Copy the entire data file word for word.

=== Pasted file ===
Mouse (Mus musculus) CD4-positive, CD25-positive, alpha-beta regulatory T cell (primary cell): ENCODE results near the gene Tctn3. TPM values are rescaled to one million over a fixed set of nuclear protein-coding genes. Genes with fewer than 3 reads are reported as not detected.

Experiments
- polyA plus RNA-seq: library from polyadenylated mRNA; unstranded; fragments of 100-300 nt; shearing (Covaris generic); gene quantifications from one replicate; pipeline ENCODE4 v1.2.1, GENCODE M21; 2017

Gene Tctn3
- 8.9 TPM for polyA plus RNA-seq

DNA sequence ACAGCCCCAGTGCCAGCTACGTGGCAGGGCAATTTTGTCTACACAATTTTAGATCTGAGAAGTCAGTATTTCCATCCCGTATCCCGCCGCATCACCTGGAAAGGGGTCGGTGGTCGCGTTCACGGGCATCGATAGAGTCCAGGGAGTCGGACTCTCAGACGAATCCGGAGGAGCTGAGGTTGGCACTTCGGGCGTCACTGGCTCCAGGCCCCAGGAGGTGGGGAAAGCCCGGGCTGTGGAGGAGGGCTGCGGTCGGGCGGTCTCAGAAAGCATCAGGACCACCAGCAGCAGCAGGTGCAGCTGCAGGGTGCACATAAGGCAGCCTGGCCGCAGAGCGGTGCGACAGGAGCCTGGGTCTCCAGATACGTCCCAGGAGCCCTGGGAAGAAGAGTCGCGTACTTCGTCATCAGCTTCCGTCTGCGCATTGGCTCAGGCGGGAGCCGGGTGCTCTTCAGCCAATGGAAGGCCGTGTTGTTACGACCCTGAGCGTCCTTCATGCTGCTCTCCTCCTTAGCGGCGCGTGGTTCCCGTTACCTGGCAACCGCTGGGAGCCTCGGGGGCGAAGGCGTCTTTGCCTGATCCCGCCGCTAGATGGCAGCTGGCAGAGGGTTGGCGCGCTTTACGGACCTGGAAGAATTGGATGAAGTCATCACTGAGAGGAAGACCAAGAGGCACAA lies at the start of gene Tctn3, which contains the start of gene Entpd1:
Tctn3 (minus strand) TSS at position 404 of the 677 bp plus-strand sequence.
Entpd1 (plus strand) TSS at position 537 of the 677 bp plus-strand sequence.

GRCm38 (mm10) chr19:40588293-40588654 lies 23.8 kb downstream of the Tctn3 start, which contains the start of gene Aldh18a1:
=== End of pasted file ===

Mouse (Mus musculus) CD4-positive, CD25-positive, alpha-beta regulatory T cell (primary cell): ENCODE results near the gene Tctn3. TPM values are rescaled to one million over a fixed set of nuclear protein-coding genes. Genes with fewer than 3 reads are reported as not detected.

Experiments
- polyA plus RNA-seq: library from polyadenylated mRNA; unstranded; fragments of 100-300 nt; shearing (Covaris generic); gene quantifications from one replicate; pipeline ENCODE4 v1.2.1, GENCODE M21; 2017

Gene Tctn3
- 8.9 TPM for polyA plus RNA-seq

DNA sequence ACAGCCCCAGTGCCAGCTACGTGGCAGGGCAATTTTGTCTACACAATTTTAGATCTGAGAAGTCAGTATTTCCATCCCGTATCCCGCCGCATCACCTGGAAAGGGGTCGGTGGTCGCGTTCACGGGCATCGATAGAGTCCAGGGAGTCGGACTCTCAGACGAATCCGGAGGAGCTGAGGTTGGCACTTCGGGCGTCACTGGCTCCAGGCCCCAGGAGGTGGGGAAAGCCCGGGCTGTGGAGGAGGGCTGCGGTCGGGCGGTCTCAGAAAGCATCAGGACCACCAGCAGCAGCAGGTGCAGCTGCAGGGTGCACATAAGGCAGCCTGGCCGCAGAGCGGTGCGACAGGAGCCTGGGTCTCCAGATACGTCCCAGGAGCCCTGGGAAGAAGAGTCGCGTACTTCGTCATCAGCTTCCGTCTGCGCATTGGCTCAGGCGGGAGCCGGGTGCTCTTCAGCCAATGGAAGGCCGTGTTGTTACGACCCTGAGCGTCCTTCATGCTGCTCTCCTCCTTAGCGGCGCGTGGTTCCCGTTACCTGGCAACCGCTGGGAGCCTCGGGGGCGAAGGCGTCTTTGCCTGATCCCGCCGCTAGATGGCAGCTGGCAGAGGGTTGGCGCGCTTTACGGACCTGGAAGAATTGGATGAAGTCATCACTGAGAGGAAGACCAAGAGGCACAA lies at the start of gene Tctn3, which contains the start of gene Entpd1:
Tctn3 (minus strand) TSS at position 404 of the 677 bp plus-strand sequence.
Entpd1 (plus strand) TSS at position 537 of the 677 bp plus-strand sequence.

GRCm38 (mm10) chr19:40588293-40588654 lies 23.8 kb downstream of the Tctn3 start, which contains the start of gene Aldh18a1: